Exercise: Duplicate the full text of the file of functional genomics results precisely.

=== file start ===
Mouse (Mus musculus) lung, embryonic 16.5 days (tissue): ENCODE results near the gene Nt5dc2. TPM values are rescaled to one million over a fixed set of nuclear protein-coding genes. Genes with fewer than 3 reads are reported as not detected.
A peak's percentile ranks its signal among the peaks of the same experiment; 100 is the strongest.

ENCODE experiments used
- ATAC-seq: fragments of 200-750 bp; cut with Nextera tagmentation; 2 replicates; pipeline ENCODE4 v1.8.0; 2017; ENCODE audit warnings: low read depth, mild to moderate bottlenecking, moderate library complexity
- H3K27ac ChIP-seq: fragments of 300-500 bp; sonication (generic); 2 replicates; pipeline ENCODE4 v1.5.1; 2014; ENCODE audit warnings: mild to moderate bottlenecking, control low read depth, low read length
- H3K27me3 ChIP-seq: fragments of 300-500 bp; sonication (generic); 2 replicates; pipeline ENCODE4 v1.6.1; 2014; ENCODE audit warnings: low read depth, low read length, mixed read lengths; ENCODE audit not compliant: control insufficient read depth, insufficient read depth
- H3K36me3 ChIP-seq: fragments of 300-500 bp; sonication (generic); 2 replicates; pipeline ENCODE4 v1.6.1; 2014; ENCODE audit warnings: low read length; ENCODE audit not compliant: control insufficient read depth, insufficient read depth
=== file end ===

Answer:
Mouse (Mus musculus) lung, embryonic 16.5 days (tissue): ENCODE results near the gene Nt5dc2. TPM values are rescaled to one million over a fixed set of nuclear protein-coding genes. Genes with fewer than 3 reads are reported as not detected.
A peak's percentile ranks its signal among the peaks of the same experiment; 100 is the strongest.

ENCODE experiments used
- ATAC-seq: fragments of 200-750 bp; cut with Nextera tagmentation; 2 replicates; pipeline ENCODE4 v1.8.0; 2017; ENCODE audit warnings: low read depth, mild to moderate bottlenecking, moderate library complexity
- H3K27ac ChIP-seq: fragments of 300-500 bp; sonication (generic); 2 replicates; pipeline ENCODE4 v1.5.1; 2014; ENCODE audit warnings: mild to moderate bottlenecking, control low read depth, low read length
- H3K27me3 ChIP-seq: fragments of 300-500 bp; sonication (generic); 2 replicates; pipeline ENCODE4 v1.6.1; 2014; ENCODE audit warnings: low read depth, low read length, mixed read lengths; ENCODE audit not compliant: control insufficient read depth, insufficient read depth
- H3K36me3 ChIP-seq: fragments of 300-500 bp; sonication (generic); 2 replicates; pipeline ENCODE4 v1.6.1; 2014; ENCODE audit warnings: low read length; ENCODE audit not compliant: control insufficient read depth, insufficient read depth